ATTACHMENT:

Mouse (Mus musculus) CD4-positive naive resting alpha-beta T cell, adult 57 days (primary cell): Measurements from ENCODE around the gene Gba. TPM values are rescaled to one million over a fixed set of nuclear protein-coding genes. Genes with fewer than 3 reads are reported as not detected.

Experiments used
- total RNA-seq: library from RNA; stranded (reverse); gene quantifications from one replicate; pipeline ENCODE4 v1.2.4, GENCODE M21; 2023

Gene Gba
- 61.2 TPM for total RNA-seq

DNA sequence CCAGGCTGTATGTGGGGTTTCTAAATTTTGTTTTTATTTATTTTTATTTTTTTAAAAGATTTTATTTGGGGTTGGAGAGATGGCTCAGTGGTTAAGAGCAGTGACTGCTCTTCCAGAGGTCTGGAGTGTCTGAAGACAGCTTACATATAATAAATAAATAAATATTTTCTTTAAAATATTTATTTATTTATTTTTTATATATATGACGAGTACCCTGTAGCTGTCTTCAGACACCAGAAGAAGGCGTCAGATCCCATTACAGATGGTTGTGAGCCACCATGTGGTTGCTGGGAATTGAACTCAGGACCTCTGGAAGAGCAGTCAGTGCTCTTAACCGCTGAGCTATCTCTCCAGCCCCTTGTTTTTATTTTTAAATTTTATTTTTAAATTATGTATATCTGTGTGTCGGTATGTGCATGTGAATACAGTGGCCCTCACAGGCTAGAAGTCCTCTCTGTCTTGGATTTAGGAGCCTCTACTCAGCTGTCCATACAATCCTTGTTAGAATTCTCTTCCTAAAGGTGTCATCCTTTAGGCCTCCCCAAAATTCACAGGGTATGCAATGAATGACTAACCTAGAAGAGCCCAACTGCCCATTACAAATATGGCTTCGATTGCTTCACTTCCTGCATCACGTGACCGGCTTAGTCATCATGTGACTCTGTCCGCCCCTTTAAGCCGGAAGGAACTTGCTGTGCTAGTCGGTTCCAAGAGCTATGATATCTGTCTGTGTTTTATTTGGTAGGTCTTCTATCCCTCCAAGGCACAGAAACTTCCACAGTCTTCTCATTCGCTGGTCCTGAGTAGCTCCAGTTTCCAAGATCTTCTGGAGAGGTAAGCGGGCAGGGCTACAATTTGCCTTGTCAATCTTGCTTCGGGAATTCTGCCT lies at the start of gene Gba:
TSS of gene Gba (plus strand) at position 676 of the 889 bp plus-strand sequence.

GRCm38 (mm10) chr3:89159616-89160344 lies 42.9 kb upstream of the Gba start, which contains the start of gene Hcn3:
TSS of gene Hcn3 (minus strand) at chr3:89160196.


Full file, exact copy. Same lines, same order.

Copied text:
Mouse (Mus musculus) CD4-positive naive resting alpha-beta T cell, adult 57 days (primary cell): Measurements from ENCODE around the gene Gba. TPM values are rescaled to one million over a fixed set of nuclear protein-coding genes. Genes with fewer than 3 reads are reported as not detected.

Experiments used
- total RNA-seq: library from RNA; stranded (reverse); gene quantifications from one replicate; pipeline ENCODE4 v1.2.4, GENCODE M21; 2023

Gene Gba
- 61.2 TPM for total RNA-seq

DNA sequence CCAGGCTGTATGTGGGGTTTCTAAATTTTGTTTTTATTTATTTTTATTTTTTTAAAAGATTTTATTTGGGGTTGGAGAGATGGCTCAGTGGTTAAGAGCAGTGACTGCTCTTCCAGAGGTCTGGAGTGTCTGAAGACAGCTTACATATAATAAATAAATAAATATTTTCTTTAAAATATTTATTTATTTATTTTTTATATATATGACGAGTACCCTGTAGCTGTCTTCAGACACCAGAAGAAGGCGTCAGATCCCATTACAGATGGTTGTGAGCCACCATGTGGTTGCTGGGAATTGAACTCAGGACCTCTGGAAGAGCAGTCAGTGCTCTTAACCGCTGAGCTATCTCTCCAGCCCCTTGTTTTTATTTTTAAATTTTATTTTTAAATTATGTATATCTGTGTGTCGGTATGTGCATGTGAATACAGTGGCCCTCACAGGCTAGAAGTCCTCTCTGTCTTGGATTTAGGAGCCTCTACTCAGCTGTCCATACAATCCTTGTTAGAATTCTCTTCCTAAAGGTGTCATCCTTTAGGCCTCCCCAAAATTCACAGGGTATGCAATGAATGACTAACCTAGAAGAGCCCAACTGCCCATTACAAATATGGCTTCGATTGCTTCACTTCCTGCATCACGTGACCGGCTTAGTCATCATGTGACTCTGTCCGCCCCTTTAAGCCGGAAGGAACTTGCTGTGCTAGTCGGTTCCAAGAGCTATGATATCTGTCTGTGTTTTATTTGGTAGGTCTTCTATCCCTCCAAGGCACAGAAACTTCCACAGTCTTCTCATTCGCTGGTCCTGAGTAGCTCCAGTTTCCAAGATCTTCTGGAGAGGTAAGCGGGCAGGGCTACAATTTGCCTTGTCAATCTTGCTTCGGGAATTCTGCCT lies at the start of gene Gba:
TSS of gene Gba (plus strand) at position 676 of the 889 bp plus-strand sequence.

GRCm38 (mm10) chr3:89159616-89160344 lies 42.9 kb upstream of the Gba start, which contains the start of gene Hcn3:
TSS of gene Hcn3 (minus strand) at chr3:89160196.